The congregation in commercial and imperial Thessalonica would no doubt have had access to several prevailing Greco-Roman philosophical systems.  Each of these systems in its own way removed or at least diluted any sense of divine concern for or divine beneficial engagement with the world, and, in effect, cast communities and individuals unto their own devises, whatever shapes these might take, to navigate the fickle winds and storms of disinterested fate until time itself ran out on them.

For Paul, and for the Thessalonians, a world-altering aspect of the news of God in Christ is that God has not left history adrift on the tides of time. God has reset the age. Time is now characterized by the wonderful reality that the one true God of all creation has, in the incarnation of Jesus Christ, entered completely and passionately all the broken seasons of the world to bring their bruised and bruising drift into life-giving purpose.  God has included the Thessalonians, and others near and far (1:7-8) in the great work of salvation accomplished in “our Lord Jesus Christ” (5:9). That is what time it is.  That is what time now is for the Thessalonians.

Paul hopefully characterizes this time as “day” as contrasted to “night” (5:5; 8), a time not of sleep and intoxication (despair and self-indulgence?), but of seeing clearly (“light”) and living with purpose (being “sober”) as individuals and as a community (5:10).  Furthermore, Paul continues, it is a time not to be defined by fear or anxiety or resignation or striving to wrench security from the fleeting hours of the clock, but rather a time to be filled to its redeemed brim with meaningful labor, esteem for those who serve the congregation, peace, admonishing the idle, encouraging the fainthearted, helping the weak, being patient with all, eschewing vengeance, seeking good for each other and for all, rejoicing, praying, giving thanks, welcoming the Spirit, practicing discernment, and abstaining from every evil (5:12-22).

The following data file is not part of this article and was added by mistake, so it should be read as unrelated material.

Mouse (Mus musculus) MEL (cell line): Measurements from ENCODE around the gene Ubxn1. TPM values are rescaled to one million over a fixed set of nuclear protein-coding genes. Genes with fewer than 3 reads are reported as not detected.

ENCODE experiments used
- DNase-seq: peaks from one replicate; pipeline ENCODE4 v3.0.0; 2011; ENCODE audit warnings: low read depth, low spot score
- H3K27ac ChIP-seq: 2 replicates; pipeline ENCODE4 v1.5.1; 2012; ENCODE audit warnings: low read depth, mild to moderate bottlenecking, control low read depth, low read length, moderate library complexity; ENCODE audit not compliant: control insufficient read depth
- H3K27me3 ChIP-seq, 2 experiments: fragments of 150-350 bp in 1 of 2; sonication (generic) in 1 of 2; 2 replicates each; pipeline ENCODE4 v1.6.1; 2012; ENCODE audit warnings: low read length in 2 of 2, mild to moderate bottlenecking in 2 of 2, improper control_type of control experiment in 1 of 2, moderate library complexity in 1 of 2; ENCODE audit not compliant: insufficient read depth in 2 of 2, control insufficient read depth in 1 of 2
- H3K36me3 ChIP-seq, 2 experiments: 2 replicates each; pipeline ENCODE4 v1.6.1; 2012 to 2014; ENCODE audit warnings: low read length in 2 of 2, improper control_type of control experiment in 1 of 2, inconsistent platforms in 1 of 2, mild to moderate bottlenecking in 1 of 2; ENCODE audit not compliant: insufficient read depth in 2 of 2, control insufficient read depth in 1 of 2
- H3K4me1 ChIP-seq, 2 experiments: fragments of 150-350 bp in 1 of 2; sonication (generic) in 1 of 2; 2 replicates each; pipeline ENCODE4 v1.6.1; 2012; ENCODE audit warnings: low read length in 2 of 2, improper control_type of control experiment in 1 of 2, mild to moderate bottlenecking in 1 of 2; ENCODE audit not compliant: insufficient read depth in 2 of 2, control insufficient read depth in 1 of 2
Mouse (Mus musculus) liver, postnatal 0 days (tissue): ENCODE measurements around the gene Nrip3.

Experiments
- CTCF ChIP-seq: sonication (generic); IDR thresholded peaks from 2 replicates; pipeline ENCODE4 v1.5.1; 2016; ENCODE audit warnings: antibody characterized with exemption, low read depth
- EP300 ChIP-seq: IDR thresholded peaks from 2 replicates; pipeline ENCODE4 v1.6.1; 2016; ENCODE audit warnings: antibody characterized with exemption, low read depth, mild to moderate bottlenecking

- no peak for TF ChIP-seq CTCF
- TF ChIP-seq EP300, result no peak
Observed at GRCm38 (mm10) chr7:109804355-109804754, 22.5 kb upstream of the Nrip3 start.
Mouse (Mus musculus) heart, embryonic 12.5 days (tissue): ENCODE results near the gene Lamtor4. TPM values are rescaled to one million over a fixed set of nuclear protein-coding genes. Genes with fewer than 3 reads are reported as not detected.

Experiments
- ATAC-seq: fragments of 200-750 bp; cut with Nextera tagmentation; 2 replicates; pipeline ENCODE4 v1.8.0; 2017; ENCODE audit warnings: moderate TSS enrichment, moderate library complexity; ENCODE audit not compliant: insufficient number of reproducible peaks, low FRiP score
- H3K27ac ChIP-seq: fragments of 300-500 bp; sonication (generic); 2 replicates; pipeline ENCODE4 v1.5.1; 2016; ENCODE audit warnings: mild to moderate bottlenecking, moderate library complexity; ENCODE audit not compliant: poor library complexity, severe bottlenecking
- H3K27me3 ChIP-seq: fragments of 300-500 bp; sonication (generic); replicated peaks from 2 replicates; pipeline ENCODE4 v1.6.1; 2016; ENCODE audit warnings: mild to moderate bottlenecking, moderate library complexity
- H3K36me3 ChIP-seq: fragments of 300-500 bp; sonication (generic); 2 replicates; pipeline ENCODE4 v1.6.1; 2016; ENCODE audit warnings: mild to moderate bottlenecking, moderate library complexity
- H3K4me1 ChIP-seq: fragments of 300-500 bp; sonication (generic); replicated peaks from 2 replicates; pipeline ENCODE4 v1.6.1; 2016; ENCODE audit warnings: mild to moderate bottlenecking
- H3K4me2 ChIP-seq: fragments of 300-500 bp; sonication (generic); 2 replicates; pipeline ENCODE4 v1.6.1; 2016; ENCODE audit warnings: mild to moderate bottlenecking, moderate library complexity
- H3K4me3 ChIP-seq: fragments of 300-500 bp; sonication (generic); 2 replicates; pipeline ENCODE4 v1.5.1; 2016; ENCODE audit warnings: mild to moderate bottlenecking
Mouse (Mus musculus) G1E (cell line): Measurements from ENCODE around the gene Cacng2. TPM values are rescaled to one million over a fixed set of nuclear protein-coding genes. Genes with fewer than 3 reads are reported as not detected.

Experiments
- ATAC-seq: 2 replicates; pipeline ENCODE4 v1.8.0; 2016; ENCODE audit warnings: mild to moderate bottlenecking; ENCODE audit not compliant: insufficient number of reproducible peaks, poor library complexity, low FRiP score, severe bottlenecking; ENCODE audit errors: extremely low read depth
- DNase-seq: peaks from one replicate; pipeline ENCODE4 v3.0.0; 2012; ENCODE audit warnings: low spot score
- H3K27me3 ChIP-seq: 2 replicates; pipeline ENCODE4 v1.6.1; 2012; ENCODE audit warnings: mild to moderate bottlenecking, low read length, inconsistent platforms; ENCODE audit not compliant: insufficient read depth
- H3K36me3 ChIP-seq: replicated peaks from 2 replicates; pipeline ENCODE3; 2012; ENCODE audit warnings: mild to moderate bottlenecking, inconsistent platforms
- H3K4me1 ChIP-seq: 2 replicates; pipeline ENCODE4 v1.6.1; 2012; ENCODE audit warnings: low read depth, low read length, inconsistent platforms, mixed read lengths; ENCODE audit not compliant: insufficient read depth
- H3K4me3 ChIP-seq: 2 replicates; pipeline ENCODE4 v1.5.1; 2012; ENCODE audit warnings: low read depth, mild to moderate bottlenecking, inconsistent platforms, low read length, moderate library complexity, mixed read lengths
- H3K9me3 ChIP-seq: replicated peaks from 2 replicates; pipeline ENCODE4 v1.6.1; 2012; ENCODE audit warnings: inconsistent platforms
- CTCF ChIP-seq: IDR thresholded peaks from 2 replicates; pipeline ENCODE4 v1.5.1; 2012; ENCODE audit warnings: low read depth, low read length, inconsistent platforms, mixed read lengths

This quality of time will by no means be an easy season for Paul’s beloved Thessalonians as they wait for “that day” (5:5) when they will “be with the Lord forever” (4:17).  Defensive armament  –breastplate and helmet–  will be needed during this time for the life of faith, love, and “the obtaining of salvation” (5:8-9), a life into which the Thessalonian congregation has been providentially summoned and in which the congregation will be providentially sustained (5:24).  Be the need for such armor as it may, the Thessalonians are called to trust that all time is now God’s time, a gift in and from and before the God who is pleased to redeem time itself, and to make effective in Christ through the ministry of the Holy Spirit the very life of Christ in and through the Thessalonian congregation (4: 1; 5:23-24).  This, Paul, urges the Thessalonians, is what time it is, both now and even until the Lord, whose Name is above every name, returns.

Bless’ed be the Name of the Lord.


A Prayer for the Eighth Day of Advent

Loving and Holy One, open our eyes to see what time You have made it to be, every moment, so that we and the many may live to glorify and enjoy You forever.
Oh to You alone be all praise and adoration, as in the beginning, so in the end, now and always. Amen.

 Carson Brisson
Associate Professor of Bible and Biblical Languages
Charlotte, NC